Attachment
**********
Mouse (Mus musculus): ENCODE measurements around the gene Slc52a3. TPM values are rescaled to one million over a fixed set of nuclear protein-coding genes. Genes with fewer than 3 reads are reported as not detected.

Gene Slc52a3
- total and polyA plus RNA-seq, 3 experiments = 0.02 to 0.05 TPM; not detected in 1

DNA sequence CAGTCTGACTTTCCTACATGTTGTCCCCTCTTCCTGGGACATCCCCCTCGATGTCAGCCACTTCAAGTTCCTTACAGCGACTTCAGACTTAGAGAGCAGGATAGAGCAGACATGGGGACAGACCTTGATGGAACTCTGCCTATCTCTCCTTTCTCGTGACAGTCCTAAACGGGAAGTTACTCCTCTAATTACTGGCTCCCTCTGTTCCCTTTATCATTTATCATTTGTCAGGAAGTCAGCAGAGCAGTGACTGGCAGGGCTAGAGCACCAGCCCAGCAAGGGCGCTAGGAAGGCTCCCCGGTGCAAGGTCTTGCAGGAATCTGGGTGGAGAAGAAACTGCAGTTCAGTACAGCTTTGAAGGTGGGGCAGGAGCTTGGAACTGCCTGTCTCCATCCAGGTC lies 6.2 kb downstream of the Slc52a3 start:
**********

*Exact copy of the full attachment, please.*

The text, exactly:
Mouse (Mus musculus): ENCODE measurements around the gene Slc52a3. TPM values are rescaled to one million over a fixed set of nuclear protein-coding genes. Genes with fewer than 3 reads are reported as not detected.

Gene Slc52a3
- total and polyA plus RNA-seq, 3 experiments = 0.02 to 0.05 TPM; not detected in 1

DNA sequence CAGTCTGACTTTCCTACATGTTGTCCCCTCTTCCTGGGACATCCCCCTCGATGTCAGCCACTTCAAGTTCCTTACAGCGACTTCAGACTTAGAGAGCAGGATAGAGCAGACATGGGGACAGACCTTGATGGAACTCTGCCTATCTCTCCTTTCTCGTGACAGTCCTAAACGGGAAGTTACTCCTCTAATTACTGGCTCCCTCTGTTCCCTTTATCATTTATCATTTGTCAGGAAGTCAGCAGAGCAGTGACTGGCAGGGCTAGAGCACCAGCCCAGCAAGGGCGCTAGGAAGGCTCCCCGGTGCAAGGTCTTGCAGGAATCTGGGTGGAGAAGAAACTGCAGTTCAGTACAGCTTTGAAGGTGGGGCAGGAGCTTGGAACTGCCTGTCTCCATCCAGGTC lies 6.2 kb downstream of the Slc52a3 start: